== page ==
Effect of Fiber Variability on Stress-Strain Behavior. Textile fibers are not uniform, varyiag ia both composition and fineness within a fiber and between fibers. The length of the fibers is also different from fiber to fiber. Because the fibers vary, their tensile properties also vary. The variation ia properties from one fiber to another influences the distribution of loads on fibers ia a textile stmcture (3). The mean measured strength of a sample decreases as the sample length iacreases. The probabiUty of finding more weak links along the fiber iacreases as the fiber length iacreases. Because weak links can not share equally ia the distribution of the load, the maximum load beariag capacity of the fiber is thus reduced. The weak link effect (52—55) also affects breaking extension. If a fiber breaks under a light load owiag to the presence of a weak place, the rest of the specimen will have a comparatively small extension and the breaking extension will be low. The mean breaking extension decreases as the specimen length iacreases (3). The straia of a fiber is also affected by nonuniform diameter aloag the fiber length, ie, the thin places extead more than the thick places. Variations ia fiber morphology may cause the modulus to vary from place to place ia a fiber or betweea fibers ia a givea sample (3).  [c.455]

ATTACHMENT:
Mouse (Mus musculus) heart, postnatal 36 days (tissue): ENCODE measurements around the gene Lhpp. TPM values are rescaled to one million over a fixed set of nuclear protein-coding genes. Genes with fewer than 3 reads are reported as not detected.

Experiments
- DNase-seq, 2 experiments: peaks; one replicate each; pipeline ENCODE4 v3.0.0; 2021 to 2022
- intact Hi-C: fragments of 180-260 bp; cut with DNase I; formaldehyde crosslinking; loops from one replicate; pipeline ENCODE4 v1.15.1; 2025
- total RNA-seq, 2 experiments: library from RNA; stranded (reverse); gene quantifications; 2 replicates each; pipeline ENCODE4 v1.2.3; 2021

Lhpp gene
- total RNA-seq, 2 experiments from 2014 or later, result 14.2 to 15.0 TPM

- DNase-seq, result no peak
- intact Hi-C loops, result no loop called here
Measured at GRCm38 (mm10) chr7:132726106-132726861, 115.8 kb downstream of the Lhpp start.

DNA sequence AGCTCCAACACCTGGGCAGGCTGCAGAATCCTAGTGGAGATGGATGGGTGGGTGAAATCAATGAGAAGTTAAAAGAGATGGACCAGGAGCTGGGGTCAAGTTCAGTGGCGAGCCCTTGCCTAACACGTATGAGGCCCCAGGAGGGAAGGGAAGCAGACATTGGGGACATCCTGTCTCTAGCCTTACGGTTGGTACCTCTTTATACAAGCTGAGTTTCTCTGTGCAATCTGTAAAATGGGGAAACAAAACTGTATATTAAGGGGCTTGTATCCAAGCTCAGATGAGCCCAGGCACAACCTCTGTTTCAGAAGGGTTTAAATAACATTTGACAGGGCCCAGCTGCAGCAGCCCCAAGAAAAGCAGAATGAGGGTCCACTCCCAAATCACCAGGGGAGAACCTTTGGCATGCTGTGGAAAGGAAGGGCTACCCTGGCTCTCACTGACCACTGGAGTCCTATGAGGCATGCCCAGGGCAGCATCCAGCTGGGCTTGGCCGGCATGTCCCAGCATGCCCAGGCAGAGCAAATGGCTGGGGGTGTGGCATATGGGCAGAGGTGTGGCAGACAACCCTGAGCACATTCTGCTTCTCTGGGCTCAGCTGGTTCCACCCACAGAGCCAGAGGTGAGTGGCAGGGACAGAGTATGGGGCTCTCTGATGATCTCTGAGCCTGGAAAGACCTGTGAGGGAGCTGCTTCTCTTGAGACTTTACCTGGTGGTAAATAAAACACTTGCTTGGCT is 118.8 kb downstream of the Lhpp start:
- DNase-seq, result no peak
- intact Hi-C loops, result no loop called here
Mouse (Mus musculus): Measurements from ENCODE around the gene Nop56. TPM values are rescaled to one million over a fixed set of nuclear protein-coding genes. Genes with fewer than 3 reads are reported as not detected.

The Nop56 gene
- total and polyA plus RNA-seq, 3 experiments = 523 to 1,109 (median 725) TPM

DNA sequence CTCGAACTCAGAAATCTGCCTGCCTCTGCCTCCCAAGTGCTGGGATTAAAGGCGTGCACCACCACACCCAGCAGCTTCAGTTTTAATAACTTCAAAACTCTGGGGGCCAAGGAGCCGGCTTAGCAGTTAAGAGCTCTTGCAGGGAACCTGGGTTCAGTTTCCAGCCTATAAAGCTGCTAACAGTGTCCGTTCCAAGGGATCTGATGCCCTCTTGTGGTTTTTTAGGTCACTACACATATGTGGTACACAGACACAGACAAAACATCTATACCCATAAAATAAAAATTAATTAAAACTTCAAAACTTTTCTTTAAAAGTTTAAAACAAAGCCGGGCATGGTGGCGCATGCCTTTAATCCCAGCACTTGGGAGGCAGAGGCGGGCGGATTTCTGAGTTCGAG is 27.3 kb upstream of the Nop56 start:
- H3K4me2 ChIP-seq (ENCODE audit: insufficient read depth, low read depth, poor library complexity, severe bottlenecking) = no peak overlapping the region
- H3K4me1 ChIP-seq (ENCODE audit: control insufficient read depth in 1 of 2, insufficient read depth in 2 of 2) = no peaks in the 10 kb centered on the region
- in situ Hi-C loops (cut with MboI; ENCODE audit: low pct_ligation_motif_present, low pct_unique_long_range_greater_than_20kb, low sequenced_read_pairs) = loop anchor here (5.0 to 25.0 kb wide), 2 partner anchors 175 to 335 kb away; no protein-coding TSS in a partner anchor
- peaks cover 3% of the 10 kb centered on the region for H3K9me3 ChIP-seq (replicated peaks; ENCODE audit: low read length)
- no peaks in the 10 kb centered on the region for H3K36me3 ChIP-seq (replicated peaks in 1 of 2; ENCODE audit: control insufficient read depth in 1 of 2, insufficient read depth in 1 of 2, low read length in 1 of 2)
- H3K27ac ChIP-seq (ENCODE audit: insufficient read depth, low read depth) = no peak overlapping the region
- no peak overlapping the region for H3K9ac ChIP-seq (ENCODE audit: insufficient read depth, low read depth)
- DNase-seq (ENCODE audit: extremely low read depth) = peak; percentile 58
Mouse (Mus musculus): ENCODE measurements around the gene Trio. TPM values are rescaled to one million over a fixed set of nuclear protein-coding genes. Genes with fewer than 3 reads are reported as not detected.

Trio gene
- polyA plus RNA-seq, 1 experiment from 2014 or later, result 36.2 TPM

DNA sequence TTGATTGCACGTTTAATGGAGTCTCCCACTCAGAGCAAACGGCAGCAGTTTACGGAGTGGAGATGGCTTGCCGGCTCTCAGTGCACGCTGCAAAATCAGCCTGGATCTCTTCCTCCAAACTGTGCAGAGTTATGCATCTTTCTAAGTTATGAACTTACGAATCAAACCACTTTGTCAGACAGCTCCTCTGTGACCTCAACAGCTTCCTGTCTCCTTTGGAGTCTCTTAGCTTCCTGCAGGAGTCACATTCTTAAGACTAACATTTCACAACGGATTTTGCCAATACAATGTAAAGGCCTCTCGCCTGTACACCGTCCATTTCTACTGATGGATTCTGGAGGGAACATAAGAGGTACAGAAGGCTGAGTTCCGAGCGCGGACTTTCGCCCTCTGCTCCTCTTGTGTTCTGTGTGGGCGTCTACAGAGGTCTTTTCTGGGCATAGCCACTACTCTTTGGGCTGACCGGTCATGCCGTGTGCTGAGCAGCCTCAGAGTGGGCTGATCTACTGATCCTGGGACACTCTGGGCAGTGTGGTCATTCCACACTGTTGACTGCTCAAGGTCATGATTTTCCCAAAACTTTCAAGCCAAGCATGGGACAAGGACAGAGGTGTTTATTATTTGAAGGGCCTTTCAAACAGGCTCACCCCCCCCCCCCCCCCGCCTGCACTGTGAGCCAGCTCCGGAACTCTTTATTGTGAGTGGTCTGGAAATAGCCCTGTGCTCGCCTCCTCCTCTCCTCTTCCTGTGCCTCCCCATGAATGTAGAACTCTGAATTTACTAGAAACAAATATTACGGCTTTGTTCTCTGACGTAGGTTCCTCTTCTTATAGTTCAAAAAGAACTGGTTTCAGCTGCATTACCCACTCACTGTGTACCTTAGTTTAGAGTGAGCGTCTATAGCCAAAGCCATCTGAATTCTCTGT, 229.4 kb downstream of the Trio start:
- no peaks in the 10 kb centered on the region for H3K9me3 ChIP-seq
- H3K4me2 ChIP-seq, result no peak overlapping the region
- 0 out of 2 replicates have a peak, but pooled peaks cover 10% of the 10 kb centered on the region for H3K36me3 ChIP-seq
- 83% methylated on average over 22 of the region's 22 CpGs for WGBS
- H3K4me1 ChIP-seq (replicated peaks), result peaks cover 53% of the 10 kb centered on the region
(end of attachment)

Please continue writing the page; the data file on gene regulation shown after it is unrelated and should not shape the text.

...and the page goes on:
Effects in humans for which links with exposure to endocrine disrupters have been suggested include the following.  [c.5]

Polymer reactivity differs from the reactivity of simple molecules in two special respects. The first of these is due to the fact that a number of weak links  [c.95]

There is much evidence that weak links are present in the chains of most polymer species. These weak points may be at a terminal position and arise from the specific mechanism of chain termination or may be non-terminal and arise from a momentary aberration in the modus operandi of the polymerisation reaction. Because of these weak points it is found that polyethylene, polytetrafluoroethylene and poly(vinyl chloride), to take just three well-known examples, have a much lower resistance to thermal degradation than low molecular weight analogues. For similar reasons polyacrylonitrile and natural rubber may degrade whilst being dissolved in suitable solvents.  [c.96]